My friend and former colleague Jon Donley, editor of Nola.com, worked nonstop through the hurricane and flood not knowing for days whether his daughter, Sarah, was safe. He had to post a missing-persons alert for his own daughter on his site. She finally was found not in her own home nearby a broken levee but huddled in the family’s home across the lake. So now “as payment for sleepless nights and a father’s fears,” Jon made Sarah write her story for his Nola.com blog, which is filled with the human details of this huge event. It is just one story with a million like it from the Gulf Coast but it is incredibly dramatic and, as you’d expect from the daughter of a writer, well-written. You won’t be able to stop scrolling.
That night we were invincible. We had no idea a bitch named Katrina was waiting in the wings….
The last call I received was from my friend Toni, who was staying in Baton Rouge. She informed us that part of the Superdome roof had been ripped off, and windows in the Hyatt had been broken.
Then I lost cell phone service.
Then started the longest four or so hours of my life.
Because then had started the storm, raging through our small corner of the world.
We didn’t spend the storm huddled in my father’s closet. Nor did we spend the storm sitting on the roof. We spent the majority of the storm sitting on the front porch, an alcove protected from all winds save the ones coming straight at us, from the east.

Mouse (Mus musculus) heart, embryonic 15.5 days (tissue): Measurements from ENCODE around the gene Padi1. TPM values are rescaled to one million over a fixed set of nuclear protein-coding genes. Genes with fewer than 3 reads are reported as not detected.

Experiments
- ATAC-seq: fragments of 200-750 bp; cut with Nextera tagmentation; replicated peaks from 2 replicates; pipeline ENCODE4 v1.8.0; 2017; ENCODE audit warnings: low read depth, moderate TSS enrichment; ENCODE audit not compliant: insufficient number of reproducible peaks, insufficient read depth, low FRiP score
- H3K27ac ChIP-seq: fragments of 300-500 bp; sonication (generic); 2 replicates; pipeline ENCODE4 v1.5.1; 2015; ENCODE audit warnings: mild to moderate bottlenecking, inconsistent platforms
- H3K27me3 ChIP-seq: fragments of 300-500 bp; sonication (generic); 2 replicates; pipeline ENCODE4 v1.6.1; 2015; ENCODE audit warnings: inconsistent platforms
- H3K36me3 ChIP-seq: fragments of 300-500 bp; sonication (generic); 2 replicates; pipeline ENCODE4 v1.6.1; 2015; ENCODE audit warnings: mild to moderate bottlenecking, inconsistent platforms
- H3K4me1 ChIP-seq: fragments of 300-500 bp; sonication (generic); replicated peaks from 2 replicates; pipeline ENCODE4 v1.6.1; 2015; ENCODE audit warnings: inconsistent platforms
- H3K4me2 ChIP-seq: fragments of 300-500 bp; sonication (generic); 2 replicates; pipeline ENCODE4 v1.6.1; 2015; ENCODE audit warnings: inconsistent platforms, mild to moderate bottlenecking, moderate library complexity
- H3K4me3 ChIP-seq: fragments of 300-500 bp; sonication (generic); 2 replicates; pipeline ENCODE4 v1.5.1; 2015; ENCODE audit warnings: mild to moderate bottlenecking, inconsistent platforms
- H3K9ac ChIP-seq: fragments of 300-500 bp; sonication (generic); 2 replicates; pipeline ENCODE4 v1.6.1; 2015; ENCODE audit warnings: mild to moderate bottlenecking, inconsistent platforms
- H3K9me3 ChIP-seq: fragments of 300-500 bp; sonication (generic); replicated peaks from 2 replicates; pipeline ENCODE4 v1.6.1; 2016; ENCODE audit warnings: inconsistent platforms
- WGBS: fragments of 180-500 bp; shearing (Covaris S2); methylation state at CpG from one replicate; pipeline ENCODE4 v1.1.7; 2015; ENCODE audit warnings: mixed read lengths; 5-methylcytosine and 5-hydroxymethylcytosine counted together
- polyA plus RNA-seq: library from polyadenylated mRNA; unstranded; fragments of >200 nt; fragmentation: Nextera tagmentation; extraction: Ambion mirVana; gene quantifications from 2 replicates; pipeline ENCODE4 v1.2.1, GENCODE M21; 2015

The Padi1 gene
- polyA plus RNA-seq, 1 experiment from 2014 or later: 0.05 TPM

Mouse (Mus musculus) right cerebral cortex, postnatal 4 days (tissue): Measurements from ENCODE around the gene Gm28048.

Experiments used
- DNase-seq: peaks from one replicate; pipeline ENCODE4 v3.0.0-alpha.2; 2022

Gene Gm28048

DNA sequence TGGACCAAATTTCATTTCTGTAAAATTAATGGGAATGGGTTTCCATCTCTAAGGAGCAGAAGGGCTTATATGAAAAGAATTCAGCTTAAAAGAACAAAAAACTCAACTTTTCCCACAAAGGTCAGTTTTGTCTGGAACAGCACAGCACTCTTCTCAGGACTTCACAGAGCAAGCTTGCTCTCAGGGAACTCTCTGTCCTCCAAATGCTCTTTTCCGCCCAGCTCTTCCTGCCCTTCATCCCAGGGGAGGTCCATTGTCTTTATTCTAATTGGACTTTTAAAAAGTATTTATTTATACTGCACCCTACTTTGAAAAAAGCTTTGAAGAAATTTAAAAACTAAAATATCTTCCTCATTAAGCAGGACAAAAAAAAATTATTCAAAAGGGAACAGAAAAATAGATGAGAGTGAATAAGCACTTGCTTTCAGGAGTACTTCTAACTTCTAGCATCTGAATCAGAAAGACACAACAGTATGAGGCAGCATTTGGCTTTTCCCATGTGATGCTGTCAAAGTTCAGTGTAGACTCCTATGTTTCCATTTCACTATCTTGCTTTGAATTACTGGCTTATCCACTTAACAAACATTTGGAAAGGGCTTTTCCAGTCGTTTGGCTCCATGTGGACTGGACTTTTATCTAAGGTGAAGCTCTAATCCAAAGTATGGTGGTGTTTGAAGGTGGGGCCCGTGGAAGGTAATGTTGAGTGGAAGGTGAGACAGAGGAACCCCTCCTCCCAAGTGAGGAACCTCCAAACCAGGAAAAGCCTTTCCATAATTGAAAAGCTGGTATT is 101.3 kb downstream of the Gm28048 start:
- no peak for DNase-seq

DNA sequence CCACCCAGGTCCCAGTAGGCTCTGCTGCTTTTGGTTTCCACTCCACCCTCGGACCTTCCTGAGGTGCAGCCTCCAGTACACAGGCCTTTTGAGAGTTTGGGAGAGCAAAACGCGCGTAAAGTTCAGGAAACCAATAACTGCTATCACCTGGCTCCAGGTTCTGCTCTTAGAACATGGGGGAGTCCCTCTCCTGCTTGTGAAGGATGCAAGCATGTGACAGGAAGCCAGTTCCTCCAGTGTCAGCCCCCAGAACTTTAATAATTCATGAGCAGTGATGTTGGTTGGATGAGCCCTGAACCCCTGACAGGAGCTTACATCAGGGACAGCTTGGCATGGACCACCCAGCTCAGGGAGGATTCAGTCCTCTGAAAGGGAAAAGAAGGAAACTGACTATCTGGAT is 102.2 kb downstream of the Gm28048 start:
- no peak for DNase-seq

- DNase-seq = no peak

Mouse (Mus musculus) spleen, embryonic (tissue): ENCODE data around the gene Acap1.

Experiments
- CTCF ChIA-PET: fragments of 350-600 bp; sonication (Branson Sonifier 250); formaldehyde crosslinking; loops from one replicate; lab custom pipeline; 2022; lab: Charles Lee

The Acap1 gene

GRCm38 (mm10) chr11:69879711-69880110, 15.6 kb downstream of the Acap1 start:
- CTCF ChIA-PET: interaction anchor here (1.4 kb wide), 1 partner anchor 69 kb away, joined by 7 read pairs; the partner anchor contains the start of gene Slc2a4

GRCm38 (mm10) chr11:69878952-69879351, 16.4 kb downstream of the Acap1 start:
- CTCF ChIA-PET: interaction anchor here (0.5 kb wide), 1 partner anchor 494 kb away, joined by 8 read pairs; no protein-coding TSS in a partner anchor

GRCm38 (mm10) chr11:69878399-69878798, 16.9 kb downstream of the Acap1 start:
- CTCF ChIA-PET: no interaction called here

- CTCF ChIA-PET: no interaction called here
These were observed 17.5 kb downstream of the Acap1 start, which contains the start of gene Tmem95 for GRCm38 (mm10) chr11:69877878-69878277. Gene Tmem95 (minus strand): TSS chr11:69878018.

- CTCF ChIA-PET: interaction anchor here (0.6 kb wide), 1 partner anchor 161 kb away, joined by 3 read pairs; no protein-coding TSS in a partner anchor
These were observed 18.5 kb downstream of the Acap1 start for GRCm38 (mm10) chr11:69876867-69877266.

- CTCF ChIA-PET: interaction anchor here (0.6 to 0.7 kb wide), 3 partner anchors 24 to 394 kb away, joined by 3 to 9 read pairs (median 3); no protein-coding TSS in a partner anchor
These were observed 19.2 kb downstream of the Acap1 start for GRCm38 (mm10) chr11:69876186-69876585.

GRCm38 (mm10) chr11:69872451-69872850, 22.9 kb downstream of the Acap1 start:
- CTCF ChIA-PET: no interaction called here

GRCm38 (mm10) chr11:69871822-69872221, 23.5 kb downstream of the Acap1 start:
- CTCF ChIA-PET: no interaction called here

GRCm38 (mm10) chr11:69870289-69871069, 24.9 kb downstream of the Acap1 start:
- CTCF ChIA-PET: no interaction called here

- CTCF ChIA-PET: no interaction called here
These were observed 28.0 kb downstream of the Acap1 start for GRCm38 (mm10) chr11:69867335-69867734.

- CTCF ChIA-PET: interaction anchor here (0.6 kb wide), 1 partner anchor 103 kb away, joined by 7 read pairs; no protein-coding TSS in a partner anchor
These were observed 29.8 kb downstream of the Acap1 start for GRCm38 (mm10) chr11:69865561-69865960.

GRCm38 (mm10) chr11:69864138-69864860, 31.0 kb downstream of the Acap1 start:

I’ve always loved watching storms, for as long as I can really remember. But I’m fairly certain after watching this one I won’t be eager to watch another anytime soon.
It’s downright scary to watch 90 foot pines bow their heads to the ground in a strange obedience to the awesome power of Mother Nature.
I remember Justin trying to light a cigarette, facing away from the storm, into the house, and commenting that he wasn’t too impressed with this hurricane. At that exact moment i heard a groan that sent chills down my spine. Followed closely by a crack that left me feeling like a child for the first time in years. I turned Justin around just in time for him to see a large oak tree rip itself free of its restraints and in a matter of a few seconds, rip off a corner of a house. We stared mutely at the sight. For anyone who has never see or heard this happen, imagine a horror movie, the ones where the victim is hiding in a room from the killer, and the killer opens the door. That slow groan. Hearing it for yourself is untold amounts more terrifying. It is quite possibly the most eerie sound I have heard in my life….